1. Each unit owner was personally obligated to pay assessments to the Master;
  2. The Master was empowered to impose, liens, late charges, and attorney’s fees on delinquent unit, and to bring foreclosure and money judgment actions against the individual owners;
  3. The Master was required to maintain complete and accurate records as to assessments paid by each individual owner;
  4. The Master could choose to delegate its assessment collections to the Subsidiaries, in which case the subsidiary associations were to pay the master assessments in full prior to the Subsidiaries’ expenses.

Despite these requirements, beginning in March 2006, the Master collected assessments from unit owners without creating any financial records of the assessments.  Then, in October 2007, the trustees determined to collect the Master’s assessments by “bulk billing” the Subsidiaries.  As a result of the bulk billing, the Master continued to create no financial records for individual owners.

As the great recession set in, revenue dropped and nearly half of the Master’s unit owners became delinquent.  The trustees, sitting on both the Master and Subsidiary boards, decided to cut funding to the Master in favor of the Subsidiaries, removing amenities like security personnel, home alarm monitoring, and cable television.  Facing growing delinquencies, the Master sought the assistance of a collections law firm in September 2009.  The firm, after reviewing the governing documents, advised the trustees: (1) the Subsidiaries were prohibited from paying their own expenses prior to fully funding the Master; (2) collections were made impossible by the lack of financial records; and (3) owners would likely be able to successfully defend against any collections actions due to the trustee’s non-conformance to the governing documents.  The trustees wrote off their attorney’s advice as “just a legal opinion”, and quietly abandoned attempts to recover the unpaid assessments.

Control of the master board turned over to the unit owners in January 2011.  Lacking records necessary to collect delinquencies, and unable to pay its expenses, the Master became immediately insolvent and filed Chapter 11 Bankruptcy, bringing it under the jurisdiction of the Bankruptcy Court and to the attention of Barry Mukamal, a bankruptcy trustee.  Mukamal, in what the Court described as an “extraordinary” service to the Master, recreated seven years of assessments records “from scratch,” and successfully pursued the developer and its trustees for a $16.3 million judgment.

Importantly, the Court found the individual trustees breached their fiduciary duties to the Master.  In doing so, the trustees managed to satisfy almost every major method for undermining the business judgment rule protecting fiduciaries: (1) acting despite a direct conflict of interest; (2) acting contrary to specific terms of the governing documents establishing their authority; and (3) disregarding the specific advice of qualified professionals such as legal counsel.  The Court concluded the trustees were personally liable to the Association for over $3.8 million for, among other things:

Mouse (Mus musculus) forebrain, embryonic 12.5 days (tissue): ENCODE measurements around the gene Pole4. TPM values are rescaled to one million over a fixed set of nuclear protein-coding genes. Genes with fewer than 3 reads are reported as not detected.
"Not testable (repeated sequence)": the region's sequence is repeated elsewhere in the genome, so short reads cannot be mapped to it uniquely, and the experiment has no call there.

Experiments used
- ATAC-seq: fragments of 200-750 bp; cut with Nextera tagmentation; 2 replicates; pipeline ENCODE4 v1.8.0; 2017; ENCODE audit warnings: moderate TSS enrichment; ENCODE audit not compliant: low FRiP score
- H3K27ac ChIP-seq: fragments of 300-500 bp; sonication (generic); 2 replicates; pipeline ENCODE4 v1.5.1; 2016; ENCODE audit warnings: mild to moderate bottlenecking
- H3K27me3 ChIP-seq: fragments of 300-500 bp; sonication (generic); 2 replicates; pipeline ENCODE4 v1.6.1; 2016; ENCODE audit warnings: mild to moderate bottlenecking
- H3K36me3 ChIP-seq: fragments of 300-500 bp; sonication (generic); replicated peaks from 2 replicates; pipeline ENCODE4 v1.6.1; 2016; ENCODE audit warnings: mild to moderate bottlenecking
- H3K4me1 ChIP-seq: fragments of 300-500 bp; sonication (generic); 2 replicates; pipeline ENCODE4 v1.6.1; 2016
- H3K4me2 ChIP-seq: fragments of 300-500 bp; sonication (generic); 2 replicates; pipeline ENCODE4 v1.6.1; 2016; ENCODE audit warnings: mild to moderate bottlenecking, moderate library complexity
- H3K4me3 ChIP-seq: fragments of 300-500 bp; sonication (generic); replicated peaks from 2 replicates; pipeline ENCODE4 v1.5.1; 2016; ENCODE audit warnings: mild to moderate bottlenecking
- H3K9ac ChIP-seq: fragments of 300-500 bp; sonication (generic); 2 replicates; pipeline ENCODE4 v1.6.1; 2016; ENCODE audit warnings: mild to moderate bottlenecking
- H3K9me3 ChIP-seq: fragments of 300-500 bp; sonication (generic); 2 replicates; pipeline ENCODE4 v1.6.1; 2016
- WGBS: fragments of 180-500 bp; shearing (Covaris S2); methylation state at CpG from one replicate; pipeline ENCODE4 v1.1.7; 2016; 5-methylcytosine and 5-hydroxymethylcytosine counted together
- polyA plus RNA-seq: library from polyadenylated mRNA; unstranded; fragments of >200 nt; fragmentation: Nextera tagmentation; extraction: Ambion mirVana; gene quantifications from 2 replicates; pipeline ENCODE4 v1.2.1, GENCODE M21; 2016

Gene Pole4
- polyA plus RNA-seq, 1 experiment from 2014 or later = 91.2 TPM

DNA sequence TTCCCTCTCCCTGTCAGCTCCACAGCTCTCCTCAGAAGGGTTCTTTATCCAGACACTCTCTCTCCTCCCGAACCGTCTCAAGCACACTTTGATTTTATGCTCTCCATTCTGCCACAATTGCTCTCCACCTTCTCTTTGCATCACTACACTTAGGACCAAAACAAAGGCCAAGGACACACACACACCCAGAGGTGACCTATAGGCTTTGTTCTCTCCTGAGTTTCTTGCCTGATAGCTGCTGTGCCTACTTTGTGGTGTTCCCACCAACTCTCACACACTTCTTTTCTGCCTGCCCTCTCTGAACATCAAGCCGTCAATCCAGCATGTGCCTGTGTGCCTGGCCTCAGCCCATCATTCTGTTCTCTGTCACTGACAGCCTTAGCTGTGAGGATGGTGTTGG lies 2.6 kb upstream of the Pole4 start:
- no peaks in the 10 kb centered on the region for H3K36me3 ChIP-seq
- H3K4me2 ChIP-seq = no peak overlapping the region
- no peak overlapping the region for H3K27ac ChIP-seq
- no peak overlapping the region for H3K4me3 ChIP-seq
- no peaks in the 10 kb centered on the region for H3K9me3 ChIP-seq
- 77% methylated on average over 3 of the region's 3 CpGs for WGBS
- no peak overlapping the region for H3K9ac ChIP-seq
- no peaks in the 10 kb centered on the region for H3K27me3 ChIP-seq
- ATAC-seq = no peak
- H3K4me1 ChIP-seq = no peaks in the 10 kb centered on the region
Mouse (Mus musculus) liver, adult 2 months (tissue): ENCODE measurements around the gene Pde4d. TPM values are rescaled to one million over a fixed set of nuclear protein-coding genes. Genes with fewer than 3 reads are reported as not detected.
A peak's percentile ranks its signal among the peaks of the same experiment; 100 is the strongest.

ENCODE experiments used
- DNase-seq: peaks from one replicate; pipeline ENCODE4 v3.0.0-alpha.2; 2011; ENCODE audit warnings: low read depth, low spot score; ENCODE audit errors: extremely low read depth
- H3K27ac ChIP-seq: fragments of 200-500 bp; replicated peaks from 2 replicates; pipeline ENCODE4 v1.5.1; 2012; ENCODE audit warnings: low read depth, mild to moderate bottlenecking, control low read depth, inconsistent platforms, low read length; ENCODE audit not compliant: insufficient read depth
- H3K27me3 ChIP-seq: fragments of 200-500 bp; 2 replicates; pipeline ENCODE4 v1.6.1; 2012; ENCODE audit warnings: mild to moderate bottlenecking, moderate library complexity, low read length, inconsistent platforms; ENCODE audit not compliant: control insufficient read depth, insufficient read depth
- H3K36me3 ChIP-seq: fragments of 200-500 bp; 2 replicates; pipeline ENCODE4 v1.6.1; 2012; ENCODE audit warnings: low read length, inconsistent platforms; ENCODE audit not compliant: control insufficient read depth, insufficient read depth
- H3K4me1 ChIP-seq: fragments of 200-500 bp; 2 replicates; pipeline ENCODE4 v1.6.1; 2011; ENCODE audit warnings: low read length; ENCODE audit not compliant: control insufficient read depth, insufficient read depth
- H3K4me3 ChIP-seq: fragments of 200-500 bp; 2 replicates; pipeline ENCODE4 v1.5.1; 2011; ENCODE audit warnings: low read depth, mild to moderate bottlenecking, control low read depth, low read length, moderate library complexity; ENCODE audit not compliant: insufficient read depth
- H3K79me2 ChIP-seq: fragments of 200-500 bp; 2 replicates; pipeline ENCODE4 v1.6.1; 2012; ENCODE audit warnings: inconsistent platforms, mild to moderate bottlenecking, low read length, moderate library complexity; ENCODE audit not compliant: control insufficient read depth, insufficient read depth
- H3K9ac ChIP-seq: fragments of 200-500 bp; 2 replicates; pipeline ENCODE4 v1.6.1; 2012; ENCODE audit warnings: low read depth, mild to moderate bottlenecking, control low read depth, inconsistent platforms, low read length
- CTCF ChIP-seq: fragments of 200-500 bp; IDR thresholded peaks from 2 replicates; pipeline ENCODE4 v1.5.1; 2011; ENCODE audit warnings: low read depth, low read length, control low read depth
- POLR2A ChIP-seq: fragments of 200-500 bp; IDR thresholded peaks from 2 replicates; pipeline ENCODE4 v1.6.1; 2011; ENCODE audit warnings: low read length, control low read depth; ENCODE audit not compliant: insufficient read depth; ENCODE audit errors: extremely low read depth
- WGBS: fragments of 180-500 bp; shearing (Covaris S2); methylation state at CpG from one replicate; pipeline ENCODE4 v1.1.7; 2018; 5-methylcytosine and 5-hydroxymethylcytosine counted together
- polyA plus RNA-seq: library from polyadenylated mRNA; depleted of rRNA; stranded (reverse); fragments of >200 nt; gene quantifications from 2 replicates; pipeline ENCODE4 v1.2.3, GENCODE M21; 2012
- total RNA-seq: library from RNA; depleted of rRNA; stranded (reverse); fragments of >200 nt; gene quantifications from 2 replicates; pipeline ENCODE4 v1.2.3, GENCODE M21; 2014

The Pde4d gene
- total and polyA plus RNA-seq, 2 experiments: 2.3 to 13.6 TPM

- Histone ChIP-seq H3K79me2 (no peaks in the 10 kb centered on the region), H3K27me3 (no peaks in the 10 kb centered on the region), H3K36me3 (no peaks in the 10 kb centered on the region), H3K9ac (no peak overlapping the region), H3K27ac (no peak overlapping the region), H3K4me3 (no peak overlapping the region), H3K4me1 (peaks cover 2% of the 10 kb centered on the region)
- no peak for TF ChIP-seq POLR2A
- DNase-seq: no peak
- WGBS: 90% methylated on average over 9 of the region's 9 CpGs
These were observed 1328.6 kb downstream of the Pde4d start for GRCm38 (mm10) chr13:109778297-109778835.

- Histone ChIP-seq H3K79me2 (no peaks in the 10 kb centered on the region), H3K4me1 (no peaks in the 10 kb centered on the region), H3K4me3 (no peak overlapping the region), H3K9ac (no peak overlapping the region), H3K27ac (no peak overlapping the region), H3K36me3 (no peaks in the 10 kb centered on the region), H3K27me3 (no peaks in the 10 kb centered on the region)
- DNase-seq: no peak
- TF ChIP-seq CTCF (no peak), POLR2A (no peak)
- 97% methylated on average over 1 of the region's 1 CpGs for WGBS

1. $750,000 in delinquent assessments made uncollectable by the failure to institute a collection program, the failure to collect from the Subsidiaries, and the disregard of advice from outside counsel;
  2. $200,000 to recreate the Master’s financial records due to the failure to create or maintain adequate records; and
  3. $867,066 for unilaterally removing security services and cable television amenities, thereby favoring the Subsidiaries and the developer.

Majorca Isles must be read in the larger context of the trustees’ roles as employees of the developer, as among other things, the trustees were therefore not protected by any indemnification clause in the governing documents.  While the egregious conduct in the case would likely fall outside of a traditional indemnification clause, it is also likely the Court would have been more sympathetic to elected volunteer trustees.  Additionally, the Court’s decision, applying Florida statutes and common-law, can only serve as persuasive precedent in New Jersey.

Nevertheless, the decision drives home that trustees and property managers owing a fiduciary duty to a condominium or homeowners association can be sued for failing to create accurate and complete financial records, failing to establish a meaningful collections program, and failing to provide advertised amenities.  In particular, trustees and property managers should strongly consider abstaining from decisions where any of the following apply: (1) a direct conflict of interest splits fiduciary duties between a master and subsidiary association, or between an association and some third party; (2) the action, course of conduct, or lack of action contradicts the governing documents; or (3) the decision contradicts the advice of the qualified professionals such as engineers and legal counsel.